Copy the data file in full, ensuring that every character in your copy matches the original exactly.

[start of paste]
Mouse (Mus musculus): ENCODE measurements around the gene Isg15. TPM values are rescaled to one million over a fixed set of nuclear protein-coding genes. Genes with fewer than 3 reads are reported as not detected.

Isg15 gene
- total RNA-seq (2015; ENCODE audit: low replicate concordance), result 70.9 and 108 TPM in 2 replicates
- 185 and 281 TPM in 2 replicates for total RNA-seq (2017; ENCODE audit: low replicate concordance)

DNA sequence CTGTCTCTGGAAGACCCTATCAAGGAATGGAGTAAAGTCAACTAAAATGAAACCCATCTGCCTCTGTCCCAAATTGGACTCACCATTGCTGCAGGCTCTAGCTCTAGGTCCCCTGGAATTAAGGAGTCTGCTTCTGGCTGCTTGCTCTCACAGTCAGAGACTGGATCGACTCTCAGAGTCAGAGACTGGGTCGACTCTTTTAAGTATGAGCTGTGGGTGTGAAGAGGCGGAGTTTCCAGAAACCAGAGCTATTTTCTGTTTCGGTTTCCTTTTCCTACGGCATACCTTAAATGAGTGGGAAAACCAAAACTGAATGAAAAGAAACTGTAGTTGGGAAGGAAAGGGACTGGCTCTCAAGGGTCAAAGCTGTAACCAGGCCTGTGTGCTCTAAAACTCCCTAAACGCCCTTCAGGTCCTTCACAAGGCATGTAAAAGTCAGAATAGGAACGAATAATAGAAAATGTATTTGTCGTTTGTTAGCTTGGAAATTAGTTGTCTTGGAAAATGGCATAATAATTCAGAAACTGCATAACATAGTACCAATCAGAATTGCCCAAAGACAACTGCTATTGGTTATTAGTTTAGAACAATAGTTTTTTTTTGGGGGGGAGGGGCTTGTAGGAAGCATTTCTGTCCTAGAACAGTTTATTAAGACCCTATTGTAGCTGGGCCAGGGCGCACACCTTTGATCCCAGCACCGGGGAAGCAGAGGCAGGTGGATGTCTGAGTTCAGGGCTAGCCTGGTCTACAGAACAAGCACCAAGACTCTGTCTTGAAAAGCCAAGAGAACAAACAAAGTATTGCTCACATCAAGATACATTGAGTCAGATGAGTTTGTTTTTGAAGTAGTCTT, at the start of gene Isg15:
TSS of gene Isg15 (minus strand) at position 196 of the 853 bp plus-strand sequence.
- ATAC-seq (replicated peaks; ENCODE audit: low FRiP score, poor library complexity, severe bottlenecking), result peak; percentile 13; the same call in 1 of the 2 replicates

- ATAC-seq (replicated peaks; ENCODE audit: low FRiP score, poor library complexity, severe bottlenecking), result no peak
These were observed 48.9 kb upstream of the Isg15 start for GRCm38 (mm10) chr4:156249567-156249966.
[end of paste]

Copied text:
Mouse (Mus musculus): ENCODE measurements around the gene Isg15. TPM values are rescaled to one million over a fixed set of nuclear protein-coding genes. Genes with fewer than 3 reads are reported as not detected.

Isg15 gene
- total RNA-seq (2015; ENCODE audit: low replicate concordance), result 70.9 and 108 TPM in 2 replicates
- 185 and 281 TPM in 2 replicates for total RNA-seq (2017; ENCODE audit: low replicate concordance)

DNA sequence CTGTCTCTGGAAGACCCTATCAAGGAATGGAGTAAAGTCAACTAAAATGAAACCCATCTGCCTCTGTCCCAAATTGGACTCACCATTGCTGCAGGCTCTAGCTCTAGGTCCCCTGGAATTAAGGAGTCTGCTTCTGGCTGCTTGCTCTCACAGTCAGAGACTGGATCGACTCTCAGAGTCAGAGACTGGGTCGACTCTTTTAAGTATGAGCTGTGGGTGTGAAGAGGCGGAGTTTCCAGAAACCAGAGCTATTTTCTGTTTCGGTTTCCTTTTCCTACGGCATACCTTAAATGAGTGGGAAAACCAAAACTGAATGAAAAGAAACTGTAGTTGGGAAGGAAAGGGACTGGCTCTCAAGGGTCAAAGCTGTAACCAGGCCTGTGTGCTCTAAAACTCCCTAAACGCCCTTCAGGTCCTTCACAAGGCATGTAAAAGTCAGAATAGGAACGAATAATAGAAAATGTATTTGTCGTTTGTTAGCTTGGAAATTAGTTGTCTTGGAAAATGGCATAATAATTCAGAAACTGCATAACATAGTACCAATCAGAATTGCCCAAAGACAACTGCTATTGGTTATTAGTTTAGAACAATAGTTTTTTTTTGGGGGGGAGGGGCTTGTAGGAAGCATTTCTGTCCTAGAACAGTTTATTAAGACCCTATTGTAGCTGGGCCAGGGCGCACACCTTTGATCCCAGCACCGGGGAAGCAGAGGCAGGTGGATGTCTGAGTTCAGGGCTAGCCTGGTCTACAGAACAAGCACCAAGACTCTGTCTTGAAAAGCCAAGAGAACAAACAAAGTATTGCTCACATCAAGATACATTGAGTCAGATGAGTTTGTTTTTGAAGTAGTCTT, at the start of gene Isg15:
TSS of gene Isg15 (minus strand) at position 196 of the 853 bp plus-strand sequence.
- ATAC-seq (replicated peaks; ENCODE audit: low FRiP score, poor library complexity, severe bottlenecking), result peak; percentile 13; the same call in 1 of the 2 replicates

- ATAC-seq (replicated peaks; ENCODE audit: low FRiP score, poor library complexity, severe bottlenecking), result no peak
These were observed 48.9 kb upstream of the Isg15 start for GRCm38 (mm10) chr4:156249567-156249966.